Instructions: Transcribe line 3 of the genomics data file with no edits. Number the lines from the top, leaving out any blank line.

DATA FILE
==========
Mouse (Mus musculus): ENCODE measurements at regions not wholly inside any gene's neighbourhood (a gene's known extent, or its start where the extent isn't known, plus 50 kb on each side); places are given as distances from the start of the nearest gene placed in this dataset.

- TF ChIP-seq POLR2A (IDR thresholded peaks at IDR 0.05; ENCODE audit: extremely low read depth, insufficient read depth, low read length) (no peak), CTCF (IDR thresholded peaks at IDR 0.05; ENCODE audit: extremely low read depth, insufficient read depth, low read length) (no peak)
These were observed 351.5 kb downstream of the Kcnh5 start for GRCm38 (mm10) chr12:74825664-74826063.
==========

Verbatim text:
These were observed 351.5 kb downstream of the Kcnh5 start for GRCm38 (mm10) chr12:74825664-74826063.